Switch – Dan Heath, Chip Heath

Categories Book Reviews
switch

How to Change Things When Change is Hard

Change is inevitably hard. Throughout my career it is change and persuading others to adopt change that takes the most time, whether it is changing culture, processes, or technology. Everyone falls into habits and changes those habits requires energy, and motivation. Switch by the Heath brothers builds a framework to help guide change management whether it be in an organization or your personal life.

Switch tells us that we are guided by two distinct ‘characters’: the rider, and the elephant. The rider is a rational being, the one that tells us we should diet or workout more. The problem is the rider gets exhausted, it is hard to constantly stick to change, to reroute our brains. The elephant is more laid back and needs to see that change is easy, its easier to motivate. To switch habits you must:

  • Direct the Rider
    • Bright Spots – find what is working rather than what is not. I.E find out who is not getting sick and find out what they are doing differently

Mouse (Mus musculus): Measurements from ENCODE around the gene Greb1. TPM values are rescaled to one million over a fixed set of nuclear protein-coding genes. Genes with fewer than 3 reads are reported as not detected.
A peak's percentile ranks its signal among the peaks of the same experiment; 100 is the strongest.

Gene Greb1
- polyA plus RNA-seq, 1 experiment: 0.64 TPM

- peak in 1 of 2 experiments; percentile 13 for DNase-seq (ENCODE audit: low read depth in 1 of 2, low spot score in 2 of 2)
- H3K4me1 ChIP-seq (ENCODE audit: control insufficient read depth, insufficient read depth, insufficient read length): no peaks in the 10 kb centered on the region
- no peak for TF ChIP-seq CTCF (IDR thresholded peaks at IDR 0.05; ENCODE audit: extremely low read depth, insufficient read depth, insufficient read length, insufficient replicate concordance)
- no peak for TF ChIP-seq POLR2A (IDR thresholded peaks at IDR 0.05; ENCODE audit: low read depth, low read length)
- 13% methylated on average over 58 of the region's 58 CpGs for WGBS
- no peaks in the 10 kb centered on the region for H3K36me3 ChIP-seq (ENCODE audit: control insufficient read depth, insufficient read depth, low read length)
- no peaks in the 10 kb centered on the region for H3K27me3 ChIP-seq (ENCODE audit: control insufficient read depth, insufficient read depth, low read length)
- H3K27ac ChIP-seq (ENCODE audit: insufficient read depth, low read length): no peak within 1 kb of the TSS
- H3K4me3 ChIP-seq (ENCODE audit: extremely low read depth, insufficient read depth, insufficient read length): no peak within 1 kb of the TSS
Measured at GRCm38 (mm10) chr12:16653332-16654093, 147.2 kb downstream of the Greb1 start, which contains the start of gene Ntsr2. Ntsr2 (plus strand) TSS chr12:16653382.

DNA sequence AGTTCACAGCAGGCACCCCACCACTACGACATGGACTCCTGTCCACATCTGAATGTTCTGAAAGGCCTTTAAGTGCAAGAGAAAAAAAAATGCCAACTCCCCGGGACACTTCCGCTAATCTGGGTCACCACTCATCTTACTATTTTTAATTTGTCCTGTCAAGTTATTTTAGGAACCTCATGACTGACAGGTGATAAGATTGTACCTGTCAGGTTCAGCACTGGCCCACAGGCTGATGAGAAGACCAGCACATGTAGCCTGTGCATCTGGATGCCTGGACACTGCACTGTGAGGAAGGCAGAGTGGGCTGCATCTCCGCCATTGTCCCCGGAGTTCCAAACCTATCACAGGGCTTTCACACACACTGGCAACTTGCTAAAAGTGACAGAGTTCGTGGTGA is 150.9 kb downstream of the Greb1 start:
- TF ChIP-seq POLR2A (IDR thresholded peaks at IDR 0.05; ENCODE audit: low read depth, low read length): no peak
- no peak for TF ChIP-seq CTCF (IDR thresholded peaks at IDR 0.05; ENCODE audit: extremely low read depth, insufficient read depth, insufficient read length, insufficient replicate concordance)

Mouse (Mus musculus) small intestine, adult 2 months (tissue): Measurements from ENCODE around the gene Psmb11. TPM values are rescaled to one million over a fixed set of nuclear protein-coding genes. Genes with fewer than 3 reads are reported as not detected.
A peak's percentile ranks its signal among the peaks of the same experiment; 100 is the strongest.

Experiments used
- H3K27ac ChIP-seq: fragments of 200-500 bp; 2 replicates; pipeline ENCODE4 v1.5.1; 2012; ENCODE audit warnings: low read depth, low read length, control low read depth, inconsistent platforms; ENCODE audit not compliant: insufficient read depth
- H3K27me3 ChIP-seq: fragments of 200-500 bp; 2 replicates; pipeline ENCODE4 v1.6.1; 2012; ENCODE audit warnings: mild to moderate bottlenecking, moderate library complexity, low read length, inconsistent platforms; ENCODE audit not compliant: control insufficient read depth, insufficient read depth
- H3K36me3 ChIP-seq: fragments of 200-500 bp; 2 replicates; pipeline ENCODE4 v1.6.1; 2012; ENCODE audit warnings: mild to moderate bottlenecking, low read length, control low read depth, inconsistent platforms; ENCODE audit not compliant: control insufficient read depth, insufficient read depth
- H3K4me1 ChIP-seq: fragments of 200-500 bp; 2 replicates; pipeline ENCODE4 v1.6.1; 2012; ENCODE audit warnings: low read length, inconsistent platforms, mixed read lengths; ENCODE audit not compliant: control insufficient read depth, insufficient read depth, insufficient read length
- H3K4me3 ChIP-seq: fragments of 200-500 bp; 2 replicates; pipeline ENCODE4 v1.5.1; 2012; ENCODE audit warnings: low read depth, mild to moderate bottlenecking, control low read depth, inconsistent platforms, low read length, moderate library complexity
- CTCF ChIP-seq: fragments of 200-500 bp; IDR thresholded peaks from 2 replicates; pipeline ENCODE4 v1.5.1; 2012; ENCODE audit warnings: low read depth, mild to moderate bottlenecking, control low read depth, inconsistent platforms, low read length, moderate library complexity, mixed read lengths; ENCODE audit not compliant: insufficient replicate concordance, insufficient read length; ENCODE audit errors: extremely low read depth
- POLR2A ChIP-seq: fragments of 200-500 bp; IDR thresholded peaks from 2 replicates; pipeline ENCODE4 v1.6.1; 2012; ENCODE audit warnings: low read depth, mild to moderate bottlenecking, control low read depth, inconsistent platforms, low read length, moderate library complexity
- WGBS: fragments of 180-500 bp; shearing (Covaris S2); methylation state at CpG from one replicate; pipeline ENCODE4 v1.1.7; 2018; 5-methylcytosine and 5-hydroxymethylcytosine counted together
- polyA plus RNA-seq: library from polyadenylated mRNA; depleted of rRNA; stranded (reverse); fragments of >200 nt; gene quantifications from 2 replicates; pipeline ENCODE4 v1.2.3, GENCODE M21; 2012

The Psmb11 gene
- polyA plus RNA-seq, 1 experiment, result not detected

• Critical Moves – rather than building a large strategy, focus on one or two small steps that if adopted would change behavior.
    • Point to the Destination – show the end result, easy to rally when everyone knows where they are going.
  • Motivate the Elephant
    • Find the Feeling – emotion trumps rationale each time, if those you are influencing can see it then they can address it.
    • Shrink the Change – break down a larger problem into smaller one. Start cleaning for 5 minutes, then see if you stop.
    • Grow your People – grow an identity, this is where culture plays a large part.
  • Shape the Path
    • Tweak the Environment – behavior changes when the situation changes.
    • Build Habits – self explanatory.
    • Rally the Herd – behavior is contagious, get your people to see you and your change.

Self-help books are hard to get through sometimes, but the Heath brothers use statistics and psychology research to show their framework works. I doubt that one read will change how I do things, but using the recommended reading list will hopefully build a stable foundation to build on.

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